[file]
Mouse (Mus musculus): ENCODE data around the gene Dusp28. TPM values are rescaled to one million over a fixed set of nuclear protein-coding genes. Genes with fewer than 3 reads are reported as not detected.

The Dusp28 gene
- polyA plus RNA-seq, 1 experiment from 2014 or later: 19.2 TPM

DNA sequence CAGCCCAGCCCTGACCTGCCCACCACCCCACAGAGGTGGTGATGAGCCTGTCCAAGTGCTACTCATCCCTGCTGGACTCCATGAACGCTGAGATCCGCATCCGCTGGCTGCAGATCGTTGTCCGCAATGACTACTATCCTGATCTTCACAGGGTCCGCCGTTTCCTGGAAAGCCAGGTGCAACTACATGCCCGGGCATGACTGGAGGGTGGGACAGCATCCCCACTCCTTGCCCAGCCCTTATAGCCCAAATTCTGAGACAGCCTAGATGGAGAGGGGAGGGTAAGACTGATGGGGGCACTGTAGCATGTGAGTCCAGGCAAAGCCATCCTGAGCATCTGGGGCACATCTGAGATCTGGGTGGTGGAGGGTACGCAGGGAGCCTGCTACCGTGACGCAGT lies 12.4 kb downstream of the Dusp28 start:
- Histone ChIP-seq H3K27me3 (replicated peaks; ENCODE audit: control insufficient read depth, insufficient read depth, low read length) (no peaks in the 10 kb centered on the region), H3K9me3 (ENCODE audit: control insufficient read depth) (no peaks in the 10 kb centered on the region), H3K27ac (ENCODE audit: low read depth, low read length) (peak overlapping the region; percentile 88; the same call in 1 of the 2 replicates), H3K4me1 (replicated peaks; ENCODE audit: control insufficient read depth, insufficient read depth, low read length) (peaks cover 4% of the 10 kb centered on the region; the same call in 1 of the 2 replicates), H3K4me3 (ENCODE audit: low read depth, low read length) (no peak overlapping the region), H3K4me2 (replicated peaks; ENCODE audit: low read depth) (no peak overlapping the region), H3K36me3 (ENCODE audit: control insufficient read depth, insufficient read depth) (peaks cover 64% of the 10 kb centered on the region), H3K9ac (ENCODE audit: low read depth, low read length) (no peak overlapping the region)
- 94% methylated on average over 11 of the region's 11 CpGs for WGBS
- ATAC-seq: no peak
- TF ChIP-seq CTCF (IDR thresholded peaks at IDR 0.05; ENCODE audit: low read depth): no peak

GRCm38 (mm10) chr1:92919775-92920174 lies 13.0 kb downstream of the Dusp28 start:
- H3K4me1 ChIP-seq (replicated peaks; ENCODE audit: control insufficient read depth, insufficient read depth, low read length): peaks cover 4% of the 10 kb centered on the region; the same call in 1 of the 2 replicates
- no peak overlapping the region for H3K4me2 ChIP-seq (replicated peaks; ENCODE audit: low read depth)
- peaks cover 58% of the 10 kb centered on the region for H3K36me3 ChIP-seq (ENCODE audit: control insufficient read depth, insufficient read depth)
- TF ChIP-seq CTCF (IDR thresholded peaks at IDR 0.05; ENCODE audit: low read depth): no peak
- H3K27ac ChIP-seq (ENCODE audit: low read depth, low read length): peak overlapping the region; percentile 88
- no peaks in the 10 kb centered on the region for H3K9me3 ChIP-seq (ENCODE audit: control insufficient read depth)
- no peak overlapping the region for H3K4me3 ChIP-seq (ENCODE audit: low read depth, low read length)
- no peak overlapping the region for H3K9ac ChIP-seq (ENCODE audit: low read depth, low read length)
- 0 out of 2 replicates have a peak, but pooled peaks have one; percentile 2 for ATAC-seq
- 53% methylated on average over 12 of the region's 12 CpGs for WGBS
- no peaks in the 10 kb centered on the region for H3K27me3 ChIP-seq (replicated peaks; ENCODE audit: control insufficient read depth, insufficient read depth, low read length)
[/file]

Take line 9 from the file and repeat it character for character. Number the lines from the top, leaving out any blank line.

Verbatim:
GRCm38 (mm10) chr1:92919775-92920174 lies 13.0 kb downstream of the Dusp28 start: